You know: Suddenly Billy understood that his grandmother had always gone through a lot of difficult things, and he resolved he would never treat her that way again.
This kind of conversion notion is based on a very comforting idea—that if only we had sufficient information, we wouldn't act badly. And that's one of the great things about what The Misfit tells the Grandmother in the line I like so much. He's not saying that a near-death experience would have turned her into a good woman. He's saying it would take somebody threatening to shoot her every minute of her life.
In other words, these conversion experiences don't stick—or they don't stick for very long. Human beings have to be re-educated over and over and over again as we swim upstream against our own irrationalities.
(There's a great line in Orson Welles' film Citizen Kane, where one of the protagonist's enemies says to him: "You're going to need more than one lesson, Mr. Kane, and you're going to get more than one lesson.")
Now, O'Connor really believes that we can flood, momentarily, with the kind of grace that epiphany is supposed to represent. But I think she also believes that we're essentially sinners. She's saying: Don't think for a moment that because you've had a brief instant of illumination, and you suddenly see yourself with clarity, that you're not going to transgress two days down the road.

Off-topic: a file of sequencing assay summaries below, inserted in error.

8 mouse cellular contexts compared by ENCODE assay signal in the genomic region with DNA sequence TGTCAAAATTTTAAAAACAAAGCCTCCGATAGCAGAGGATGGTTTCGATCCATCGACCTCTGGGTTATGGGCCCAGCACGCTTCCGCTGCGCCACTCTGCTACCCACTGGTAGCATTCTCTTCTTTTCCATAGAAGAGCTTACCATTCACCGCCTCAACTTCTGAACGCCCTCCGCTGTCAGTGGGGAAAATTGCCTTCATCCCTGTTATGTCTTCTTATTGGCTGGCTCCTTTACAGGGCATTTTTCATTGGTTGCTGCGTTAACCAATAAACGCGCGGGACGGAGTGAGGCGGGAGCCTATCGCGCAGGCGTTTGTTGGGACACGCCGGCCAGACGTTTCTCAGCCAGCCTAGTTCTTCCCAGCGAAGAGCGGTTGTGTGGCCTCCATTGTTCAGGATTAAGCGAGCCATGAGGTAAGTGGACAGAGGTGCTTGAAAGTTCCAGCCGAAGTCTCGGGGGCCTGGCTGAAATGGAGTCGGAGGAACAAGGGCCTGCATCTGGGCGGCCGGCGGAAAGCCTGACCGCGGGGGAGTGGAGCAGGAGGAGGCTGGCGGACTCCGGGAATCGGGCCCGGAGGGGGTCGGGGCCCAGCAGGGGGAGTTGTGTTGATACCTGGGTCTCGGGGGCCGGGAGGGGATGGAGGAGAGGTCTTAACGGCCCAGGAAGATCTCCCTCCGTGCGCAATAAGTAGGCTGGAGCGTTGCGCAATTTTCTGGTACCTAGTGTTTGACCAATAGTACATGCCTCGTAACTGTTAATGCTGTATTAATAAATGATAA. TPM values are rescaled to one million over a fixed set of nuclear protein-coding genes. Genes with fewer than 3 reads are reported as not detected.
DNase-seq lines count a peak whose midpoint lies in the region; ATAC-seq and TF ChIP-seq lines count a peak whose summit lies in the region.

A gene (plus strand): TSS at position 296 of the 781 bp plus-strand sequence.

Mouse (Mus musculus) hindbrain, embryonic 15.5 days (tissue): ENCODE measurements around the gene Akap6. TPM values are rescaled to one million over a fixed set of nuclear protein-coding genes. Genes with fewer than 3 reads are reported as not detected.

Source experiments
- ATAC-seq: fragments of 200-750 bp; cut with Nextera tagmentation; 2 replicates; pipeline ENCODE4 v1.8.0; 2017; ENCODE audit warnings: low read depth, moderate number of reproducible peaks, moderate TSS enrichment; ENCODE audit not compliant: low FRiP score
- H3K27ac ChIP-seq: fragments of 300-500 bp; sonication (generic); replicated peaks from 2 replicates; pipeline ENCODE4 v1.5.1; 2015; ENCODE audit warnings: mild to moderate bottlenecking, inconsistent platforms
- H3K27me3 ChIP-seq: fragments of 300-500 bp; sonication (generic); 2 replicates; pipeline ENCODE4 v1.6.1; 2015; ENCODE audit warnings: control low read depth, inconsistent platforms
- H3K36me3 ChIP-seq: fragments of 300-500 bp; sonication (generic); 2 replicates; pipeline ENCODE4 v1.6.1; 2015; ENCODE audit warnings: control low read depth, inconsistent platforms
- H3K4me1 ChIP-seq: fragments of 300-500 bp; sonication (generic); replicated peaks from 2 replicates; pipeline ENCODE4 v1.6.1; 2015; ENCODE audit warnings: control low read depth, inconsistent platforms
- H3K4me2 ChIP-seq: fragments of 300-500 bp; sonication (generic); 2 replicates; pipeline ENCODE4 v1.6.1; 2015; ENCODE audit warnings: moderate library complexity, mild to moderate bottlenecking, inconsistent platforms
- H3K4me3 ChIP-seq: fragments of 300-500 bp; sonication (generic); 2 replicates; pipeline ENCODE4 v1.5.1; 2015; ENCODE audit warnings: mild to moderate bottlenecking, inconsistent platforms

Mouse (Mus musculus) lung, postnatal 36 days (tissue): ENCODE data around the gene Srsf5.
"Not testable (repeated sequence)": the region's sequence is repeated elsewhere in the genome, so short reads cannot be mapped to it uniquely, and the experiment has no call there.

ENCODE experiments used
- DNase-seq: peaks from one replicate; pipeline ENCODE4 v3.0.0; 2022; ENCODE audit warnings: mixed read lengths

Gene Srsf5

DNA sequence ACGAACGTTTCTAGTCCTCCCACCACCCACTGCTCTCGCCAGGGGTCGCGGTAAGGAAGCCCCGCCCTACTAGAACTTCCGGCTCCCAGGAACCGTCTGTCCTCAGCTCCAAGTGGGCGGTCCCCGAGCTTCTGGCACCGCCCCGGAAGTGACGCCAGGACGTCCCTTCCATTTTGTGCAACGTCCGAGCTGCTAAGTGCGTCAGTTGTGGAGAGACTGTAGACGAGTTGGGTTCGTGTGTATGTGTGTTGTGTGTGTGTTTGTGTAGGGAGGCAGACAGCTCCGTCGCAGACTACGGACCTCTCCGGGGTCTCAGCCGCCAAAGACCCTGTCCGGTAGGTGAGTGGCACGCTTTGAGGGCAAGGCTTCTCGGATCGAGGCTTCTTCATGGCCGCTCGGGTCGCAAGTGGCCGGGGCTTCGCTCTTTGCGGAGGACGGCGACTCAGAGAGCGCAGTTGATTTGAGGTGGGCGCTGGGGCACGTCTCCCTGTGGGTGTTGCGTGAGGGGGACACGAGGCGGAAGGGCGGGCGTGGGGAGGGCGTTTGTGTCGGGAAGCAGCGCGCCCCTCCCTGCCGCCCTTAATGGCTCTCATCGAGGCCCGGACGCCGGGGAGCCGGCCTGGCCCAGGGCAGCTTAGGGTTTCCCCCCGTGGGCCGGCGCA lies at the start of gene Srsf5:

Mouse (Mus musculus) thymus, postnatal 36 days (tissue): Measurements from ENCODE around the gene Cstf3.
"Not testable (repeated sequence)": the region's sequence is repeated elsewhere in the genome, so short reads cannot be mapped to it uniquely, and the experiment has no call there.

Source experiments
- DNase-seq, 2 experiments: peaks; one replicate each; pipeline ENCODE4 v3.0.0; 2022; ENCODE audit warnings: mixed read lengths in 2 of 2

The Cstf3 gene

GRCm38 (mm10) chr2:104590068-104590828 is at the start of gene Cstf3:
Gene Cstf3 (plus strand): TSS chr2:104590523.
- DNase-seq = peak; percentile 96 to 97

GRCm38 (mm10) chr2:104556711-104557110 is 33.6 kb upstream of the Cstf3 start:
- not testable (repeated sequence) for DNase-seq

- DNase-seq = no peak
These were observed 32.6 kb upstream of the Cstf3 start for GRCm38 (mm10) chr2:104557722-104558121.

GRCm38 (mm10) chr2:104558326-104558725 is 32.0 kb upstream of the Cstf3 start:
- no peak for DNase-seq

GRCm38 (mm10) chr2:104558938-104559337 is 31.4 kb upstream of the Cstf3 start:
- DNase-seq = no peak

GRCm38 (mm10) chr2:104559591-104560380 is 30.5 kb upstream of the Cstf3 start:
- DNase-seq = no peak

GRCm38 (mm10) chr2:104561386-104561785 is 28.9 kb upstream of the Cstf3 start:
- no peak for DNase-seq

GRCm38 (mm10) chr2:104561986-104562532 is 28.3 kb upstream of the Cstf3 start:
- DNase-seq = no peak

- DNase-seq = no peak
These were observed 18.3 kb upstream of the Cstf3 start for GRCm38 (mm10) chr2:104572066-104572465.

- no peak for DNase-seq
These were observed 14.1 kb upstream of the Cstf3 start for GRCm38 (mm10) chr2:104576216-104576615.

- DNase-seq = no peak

O'Connor's view of humanity in these stories is that almost everybody's going to be found wanting much of the time. And we are. But you still want to cherish those moments when someone shows you they have the capacity to be better.I find this idea enormously useful in my own work. My characters are all about gaining an understanding of the right thing to do—and avoiding it anyway. That sense that we can be in some ways geniuses of our own self-destruction runs, in some ways, counter to the more traditional notion of the epiphany—which tells us that stories are all about providing information to characters who badly need it. Epiphanies are, in some ways, staged and underimportant.But you still don't want to write them off. The fact that there's a brevity to human connection and human empathy—the fact that it goes away—might make you feel that we should not make a big deal that it was there at all. But of course we can't do that. We have to value the moments when a person is everything we'd hope this person would be, or became briefly something even better than she normally is. We need to give those moments the credit they're due. The glimpse of this capacity is part of what allows you to write characters who are so deeply flawed. Given that so much great literature is about staggering transgression, knowing that that capability of striving for something better is crucial for keeping you reading.